XV.E. Superintendent Evaluation Form
Discussion:  Alan Dostal said the district looked at what other schools were doing and modeled it after those that had a track record.
XV.F. Acceptance of Superintendent's Letter of Continuation of Contract
Discussion:  Dr. Loeffelholz said the board will not vote on the contract extension until after the evaluation is finished. He said he is asking the board to extend his contract to June 30, 2016.
XV.G. Acceptance of Gifts/Donations
Discussion:  Gifts and donations amounted to $5,803.14 for the month of November.
XV.H. Approval of Joint Contract Employment Agreement for Community Grant Writer with the Columbus Area united Way, Columbus Chamber of Commerce, and Columbus Public Schools
Discussion:  The grant writer, Lori Aschoff, will be paid through the United Way. Her salary is $33,000 and the cost will be $11,000 per entity. Dr. Loeffelholz said she has already started and is working on a STEM grant. Board member Ken Curry said the sharing process has been a win win for all groups. Julie McClure wrote half a million dollars in grants for CPS. Dr. Loeffelholz said Aschoff has extensive grant writing experience and has secured $11 million in grants.
XV.I. Purchase of Maintenance Department Pickup
Discussion:  Operations Director Mike Grutsch said the biggest need for an additional truck is because maintenance will now be doing snow removal for the high school, and in the past, this was contracted out. He said if a pickup broke down it would be difficult to get all the snow removed. He said every pickup is assigned a school. This vehicle will also replace a Dodge van with 131,000 miles on it. The cost to purchase a 3/4 ton Ford pickup from Anderson Ford is for $37,481.
XV.J. Small Farm 2014 Lease
Discussion:  Dr. Loeffelholz said an ad was placed in the Telegram from November 8 to Decembr 8, and four bids were received. He said the original bid that the board rejected was for $132 an acre.
XVI. Superintendent's Report
Discussion:  Dr. Loeffelholz informed the board about the recent surveys. He said there were 360 employees and 560 community members who took the survey. The results indicated that people would support a tax increase between 7 and 9 cents, but 9 cents is on the high end. Most people surveyed were in favor of transportation if a middle school was built on the Discoverer site, and they felt the existing middle school is inadequate. Most also felt the economy was somewhat better or greatly better than in the past. Approximately 98 percent of the people felt security and safety for students and teachers was extremely important. Eighty-two percent said they would support the administration building and preschool to be located in the current middle school. However most felt the financial information was adequate, but many felt it still was not great. He said this tells the board that more education is still needed. The largest age group that participated in the survey was between 42-53 with the second largest group being between 30-41. There were very few 65 or over. Most gave the district a grade of an A or B and also felt the district was heading in the right direction. The majority of those surveyed support building a new high school and placing the STEM program in the new building. There were 84.8 percent who said they would vote for a bond issue. Dr. Loeffelholz said he will be giving the address at the University Week graduation on Friday. He will be meeting with three members of the Education Committee along with several STANCE members. He said he had his head shaved because the middle school chorus students raised $5,000 for Holiday Spirit Co-op. He said CMS Principal Amy Haynes and several teachers were also splattered with paint. Dr. Loeffelholz said he is still looking for consent from the community to move forward with a bond issue. He also thanked the committee for all their time and effort they have put into making a recommendation.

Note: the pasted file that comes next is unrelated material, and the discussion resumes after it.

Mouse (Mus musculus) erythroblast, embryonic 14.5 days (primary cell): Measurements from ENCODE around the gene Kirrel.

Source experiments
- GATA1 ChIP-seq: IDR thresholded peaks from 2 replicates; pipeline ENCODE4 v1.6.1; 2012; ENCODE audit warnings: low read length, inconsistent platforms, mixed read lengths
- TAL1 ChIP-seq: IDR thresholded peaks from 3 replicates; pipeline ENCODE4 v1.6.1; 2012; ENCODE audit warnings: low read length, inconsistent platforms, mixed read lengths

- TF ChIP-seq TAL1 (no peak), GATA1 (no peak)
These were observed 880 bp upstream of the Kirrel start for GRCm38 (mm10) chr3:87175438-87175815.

XVII. Board Sharing
Discussion:  Francis Kuehler said he appreciates all the time the strategic planning committee did to come up with a recommendation, and he especially appreciates those volunteers who don’t have children in the schools. Mike Goos echoed what Kuehler said. He said it is the right call and recommendation. Goos also said the presentation at Lost Creek was awesome. Ken Curry thanked the committee. He said he and Goos spent time with the teaching staff at Lost Creek, and they were very engaged in helping our kids. Candy Becher thanked the committee She said they sacrificed a lot of time away from their families, and it is very appreciated. She said the board now has a great recommendation and needs to follow up with community input. Theresa Seipel said a lot of work has gone into trying to narrow down what is the right answer. She said her children went through Lost Creek, and she was glad to get a chance to go back and visit. She said she is very appreciative of what the teachers and staff do. Alan Dostal said he worked with the committee to get to an answer. The next steps are very important as well. He said a firmer price tag must be determined. Dostal said the board is committed to providing the most accurate information.
XVIII. Executive Session
Discussion:  The Board did not go into Executive Session
XIX. Adjourn
Discussion:  The Board adjourned at 8:15 p.m.
<< Back to the Public Page for Columbus Public Schools